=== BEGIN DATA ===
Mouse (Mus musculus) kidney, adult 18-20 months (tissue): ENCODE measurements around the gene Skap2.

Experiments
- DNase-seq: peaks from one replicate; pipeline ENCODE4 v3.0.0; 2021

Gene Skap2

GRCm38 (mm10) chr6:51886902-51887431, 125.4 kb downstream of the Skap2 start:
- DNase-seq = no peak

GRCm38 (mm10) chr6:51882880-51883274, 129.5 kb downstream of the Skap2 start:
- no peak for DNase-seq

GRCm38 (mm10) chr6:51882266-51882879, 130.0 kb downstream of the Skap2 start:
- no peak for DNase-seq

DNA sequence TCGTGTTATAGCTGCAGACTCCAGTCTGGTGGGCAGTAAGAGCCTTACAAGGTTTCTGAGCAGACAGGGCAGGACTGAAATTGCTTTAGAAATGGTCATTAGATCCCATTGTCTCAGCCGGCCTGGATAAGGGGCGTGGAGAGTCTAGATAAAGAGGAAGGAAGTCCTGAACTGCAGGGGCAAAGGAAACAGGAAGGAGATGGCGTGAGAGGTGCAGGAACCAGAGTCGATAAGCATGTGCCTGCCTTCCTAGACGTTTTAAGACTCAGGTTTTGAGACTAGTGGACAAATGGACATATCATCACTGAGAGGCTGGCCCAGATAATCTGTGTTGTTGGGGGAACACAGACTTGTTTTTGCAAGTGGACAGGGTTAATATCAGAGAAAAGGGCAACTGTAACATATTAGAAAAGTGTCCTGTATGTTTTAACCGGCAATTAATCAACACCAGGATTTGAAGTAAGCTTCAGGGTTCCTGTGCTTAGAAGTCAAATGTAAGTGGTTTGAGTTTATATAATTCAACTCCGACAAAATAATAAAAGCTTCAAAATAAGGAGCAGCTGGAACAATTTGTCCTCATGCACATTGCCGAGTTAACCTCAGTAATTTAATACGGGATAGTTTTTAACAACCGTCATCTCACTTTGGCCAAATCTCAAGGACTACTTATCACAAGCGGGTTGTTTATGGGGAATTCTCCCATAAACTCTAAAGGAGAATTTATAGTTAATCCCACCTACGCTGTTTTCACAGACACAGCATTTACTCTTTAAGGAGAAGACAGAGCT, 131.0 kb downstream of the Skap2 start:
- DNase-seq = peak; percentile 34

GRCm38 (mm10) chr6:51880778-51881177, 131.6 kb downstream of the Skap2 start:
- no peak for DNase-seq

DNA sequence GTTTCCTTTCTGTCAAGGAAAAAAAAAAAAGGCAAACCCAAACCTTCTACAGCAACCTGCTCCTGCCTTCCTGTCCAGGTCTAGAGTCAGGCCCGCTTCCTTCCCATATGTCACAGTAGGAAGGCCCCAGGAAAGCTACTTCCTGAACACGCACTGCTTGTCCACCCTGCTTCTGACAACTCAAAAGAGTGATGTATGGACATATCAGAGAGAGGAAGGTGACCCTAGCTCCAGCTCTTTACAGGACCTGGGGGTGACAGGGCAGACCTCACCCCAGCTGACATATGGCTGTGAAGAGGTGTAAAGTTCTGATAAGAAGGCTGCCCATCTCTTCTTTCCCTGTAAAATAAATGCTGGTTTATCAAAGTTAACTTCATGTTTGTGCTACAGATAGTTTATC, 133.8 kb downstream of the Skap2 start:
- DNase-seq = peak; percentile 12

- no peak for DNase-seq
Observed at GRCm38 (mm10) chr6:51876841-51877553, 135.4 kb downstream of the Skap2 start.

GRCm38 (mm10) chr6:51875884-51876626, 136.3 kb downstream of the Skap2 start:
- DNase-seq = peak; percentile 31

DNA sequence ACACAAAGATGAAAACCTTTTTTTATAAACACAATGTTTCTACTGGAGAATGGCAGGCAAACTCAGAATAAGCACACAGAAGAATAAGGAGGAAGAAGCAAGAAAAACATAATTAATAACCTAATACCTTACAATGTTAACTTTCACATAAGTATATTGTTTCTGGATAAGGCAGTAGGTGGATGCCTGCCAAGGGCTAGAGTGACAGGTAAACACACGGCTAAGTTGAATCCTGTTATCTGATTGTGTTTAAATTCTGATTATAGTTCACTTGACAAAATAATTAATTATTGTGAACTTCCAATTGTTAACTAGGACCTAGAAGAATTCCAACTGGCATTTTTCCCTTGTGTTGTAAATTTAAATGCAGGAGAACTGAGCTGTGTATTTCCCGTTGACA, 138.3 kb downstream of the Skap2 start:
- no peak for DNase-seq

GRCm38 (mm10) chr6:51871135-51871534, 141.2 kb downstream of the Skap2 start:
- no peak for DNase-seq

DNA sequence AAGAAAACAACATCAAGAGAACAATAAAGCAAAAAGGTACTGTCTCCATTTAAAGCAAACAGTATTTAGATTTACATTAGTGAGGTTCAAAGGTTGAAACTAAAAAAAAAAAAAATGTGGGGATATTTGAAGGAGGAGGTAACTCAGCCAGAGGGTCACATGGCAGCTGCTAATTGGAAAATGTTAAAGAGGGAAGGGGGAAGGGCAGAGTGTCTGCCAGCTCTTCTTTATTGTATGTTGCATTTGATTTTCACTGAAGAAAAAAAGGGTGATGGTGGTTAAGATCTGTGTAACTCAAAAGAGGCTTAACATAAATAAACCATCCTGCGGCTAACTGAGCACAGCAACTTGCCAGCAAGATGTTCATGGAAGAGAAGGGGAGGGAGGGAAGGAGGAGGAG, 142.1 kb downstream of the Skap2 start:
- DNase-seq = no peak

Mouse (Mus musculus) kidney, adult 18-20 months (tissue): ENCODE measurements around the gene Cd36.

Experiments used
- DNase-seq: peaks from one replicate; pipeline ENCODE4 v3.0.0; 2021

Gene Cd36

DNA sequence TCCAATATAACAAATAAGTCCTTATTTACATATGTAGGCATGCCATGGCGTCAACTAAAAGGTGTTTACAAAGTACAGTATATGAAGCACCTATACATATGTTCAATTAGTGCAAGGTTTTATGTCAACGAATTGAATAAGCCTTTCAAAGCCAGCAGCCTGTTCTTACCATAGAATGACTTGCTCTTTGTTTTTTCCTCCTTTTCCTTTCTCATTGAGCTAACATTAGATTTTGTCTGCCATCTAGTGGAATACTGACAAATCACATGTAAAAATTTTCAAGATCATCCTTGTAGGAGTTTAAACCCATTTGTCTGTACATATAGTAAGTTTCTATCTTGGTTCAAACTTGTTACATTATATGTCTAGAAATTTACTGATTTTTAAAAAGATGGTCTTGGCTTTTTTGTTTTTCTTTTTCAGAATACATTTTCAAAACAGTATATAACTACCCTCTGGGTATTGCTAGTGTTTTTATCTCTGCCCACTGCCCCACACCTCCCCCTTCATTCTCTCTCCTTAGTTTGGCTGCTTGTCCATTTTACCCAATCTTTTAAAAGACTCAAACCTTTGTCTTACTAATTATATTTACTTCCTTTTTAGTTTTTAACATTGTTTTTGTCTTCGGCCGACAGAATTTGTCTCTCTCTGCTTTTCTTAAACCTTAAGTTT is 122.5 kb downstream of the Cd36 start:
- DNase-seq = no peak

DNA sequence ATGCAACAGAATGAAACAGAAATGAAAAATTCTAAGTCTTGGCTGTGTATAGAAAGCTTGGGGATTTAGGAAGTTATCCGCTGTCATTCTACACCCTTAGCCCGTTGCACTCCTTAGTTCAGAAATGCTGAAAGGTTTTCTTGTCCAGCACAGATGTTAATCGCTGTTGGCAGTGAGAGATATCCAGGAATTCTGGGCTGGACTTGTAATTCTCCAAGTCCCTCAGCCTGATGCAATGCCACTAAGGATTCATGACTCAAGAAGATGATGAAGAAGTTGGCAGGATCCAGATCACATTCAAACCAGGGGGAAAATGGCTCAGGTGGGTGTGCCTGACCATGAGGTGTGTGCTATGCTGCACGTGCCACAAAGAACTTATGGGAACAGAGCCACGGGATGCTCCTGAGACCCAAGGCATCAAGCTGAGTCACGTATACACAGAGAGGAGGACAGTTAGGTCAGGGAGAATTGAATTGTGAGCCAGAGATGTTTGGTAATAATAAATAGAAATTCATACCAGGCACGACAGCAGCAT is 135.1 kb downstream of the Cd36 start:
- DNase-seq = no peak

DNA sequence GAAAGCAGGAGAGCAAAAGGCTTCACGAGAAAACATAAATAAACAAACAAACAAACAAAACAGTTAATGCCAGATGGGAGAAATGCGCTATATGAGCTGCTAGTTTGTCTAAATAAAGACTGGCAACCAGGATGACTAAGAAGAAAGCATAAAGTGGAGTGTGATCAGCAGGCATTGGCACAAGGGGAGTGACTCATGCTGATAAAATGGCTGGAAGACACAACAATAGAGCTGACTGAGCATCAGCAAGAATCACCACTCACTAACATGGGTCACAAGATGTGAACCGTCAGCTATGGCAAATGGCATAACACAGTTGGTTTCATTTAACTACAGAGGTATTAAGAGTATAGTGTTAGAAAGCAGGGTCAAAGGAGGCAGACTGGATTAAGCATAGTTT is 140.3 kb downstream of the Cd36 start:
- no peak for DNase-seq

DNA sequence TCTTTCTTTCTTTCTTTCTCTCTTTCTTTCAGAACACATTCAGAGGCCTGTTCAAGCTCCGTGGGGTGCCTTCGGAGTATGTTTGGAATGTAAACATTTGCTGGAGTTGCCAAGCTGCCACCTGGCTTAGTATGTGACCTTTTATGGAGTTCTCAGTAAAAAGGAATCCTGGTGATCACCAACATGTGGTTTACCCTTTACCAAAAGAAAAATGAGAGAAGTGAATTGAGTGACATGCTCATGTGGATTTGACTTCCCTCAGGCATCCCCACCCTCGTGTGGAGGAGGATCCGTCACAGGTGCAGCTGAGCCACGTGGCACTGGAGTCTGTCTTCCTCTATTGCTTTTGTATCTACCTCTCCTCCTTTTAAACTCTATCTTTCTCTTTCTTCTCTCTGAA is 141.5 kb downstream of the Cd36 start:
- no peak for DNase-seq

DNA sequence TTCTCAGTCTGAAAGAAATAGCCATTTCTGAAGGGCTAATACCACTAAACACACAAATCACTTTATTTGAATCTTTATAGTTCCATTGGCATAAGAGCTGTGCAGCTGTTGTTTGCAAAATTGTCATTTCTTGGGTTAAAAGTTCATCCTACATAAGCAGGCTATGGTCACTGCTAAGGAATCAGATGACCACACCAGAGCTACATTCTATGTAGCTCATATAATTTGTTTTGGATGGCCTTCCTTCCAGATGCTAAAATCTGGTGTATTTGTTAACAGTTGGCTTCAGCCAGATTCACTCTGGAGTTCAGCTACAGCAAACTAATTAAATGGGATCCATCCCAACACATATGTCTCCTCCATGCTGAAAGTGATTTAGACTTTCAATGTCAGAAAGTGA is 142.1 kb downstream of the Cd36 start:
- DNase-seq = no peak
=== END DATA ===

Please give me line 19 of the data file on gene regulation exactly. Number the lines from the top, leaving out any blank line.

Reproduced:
GRCm38 (mm10) chr6:51875884-51876626, 136.3 kb downstream of the Skap2 start: